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Thread: ADVICE REQUESTED! [Masters in Urban Planning]

  1. #26
         
    Registered
    Apr 2004
    Location
    New York
    Posts
    3
    Hi guys,

    I am currently trying to decide between a full ride at UNC and Berkeley with in state tuition ($6,000 or so). I have read elsewhere in this forum that some have said for urban planning it doesn't really matter where you go, you should simply choose the cheapest school, but the cost difference between these schools isn't enough for me to necessarily choose UNC solely based on that, although it is definitely a factor. I am not entirely sure what I want to focus on, I am interested in Community Development but I want a program that will give me a broad overview and allow me to explore different areas of the field. If anyone has any input on the relative advantages and strengths of these programs, it would be greatly appreciated!!! I have 9 days to make a decision and right now I really don't know what I am going to do.
    Last edited by PaF; 06 Apr 2004 at 3:42 PM.

  2. #27
    Member annie's avatar
    Registered
    Mar 2004
    Location
    North Carolina
    Posts
    39
    Quote Originally posted by PaF
    Hi guys,

    I am currently trying to decide between a full ride at UNC and Berkeley with in state tuition ($6,000 or so). I have read elsewhere in this forum that some have said for urban planning it doesn't really matter where you go, you should simply choose the cheapest school, but the cost difference between these schools isn't enough for me to necessarily choose UNC solely based on that, although it is definitely a factor. I am not entirely sure what I want to focus on, I am interested in Community Development but I want a program that will give me a broad overview and allow me to explore different areas of the field. If anyone has any input on the relative advantages and strengths of these programs, it would be greatly appreciated!!! I have 9 days to make a decision and right now I really don't know what I am going to do.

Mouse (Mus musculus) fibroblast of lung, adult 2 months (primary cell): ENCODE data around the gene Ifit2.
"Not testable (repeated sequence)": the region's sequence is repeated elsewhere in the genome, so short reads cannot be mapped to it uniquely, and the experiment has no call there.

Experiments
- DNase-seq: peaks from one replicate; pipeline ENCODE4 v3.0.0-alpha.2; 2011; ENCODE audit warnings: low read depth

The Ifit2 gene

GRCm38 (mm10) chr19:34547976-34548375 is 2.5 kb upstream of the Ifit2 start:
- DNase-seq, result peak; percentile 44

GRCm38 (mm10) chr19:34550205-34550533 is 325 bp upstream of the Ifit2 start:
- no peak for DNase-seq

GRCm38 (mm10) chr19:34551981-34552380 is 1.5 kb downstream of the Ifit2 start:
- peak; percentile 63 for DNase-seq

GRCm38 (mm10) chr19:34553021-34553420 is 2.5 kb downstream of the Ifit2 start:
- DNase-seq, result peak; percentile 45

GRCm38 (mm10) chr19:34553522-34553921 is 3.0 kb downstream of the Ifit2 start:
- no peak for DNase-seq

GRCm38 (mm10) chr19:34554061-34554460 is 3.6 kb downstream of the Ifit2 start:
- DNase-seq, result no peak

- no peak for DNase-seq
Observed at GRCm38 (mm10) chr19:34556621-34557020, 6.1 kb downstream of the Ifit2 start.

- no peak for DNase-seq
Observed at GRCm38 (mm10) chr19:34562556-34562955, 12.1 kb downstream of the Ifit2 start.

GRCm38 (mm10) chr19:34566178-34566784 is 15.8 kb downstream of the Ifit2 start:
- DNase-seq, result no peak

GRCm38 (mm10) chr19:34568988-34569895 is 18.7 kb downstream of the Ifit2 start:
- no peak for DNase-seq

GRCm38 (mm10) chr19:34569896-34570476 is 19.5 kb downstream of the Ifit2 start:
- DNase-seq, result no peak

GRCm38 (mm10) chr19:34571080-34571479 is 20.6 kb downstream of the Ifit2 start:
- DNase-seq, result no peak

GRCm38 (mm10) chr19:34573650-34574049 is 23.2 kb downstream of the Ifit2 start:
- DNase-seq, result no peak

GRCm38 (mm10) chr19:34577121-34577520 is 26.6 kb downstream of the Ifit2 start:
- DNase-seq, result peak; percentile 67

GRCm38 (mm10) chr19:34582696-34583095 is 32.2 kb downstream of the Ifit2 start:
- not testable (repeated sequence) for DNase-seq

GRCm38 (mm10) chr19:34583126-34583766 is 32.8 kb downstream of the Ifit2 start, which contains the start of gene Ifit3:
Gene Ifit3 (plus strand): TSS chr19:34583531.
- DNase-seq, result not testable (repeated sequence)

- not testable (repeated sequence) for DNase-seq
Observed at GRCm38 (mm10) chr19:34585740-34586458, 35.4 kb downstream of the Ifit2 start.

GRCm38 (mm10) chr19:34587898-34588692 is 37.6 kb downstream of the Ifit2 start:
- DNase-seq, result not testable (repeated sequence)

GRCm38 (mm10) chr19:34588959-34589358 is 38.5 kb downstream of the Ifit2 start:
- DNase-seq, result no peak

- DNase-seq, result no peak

I'm taking the UNC full ride . Apparently, the program got a new department head a few years ago, and they've added new professors. From what I've heard, the department is really dedicated to its students, and there's a community feeling within the program. After I was accepted (and even BEFORE I was accepted) I was contacted by numerous professors and students who answered my questions right away...that shows a commitment to the program. Community development is a pretty broad based interest, and you may need to narrow your focus to determine which program is right for you. Also, where do you eventually intend to work? You'll learn more about community revitalization at an east coast school and more about growth management at a west coast school.

    Berkeley's got the "name", but UNC is an up and comer. I think it's much more exciting to attend the more cutting-edge school. I did my undergrad at a "name" and the professors could have cared less about us. Plus, if you're interested in bike/ped planning or planning for active communities, UNC is the hotbed. Gees, I'm the #1 cheerleader, and all I've done is send in a deposit.

    And, as for Berkeley costs...you may be paying in-state, but the RENT is ridiculous!!!

  3. #28
         
    Registered
    Mar 2004
    Location
    Virginia
    Posts
    37
    UNC focuses more on the policy aspects of planning if you're into that. Its planning program is the first that grew out of the social sciences (in the 40s) as opposed to architecture. Many other planning schools have since followed UNC's lead in that direction. If you're more interested in the spatial aspects of planning, Berkeley would be the better choice.
    Last edited by rmulrew; 06 Apr 2004 at 11:22 PM. Reason: spelling

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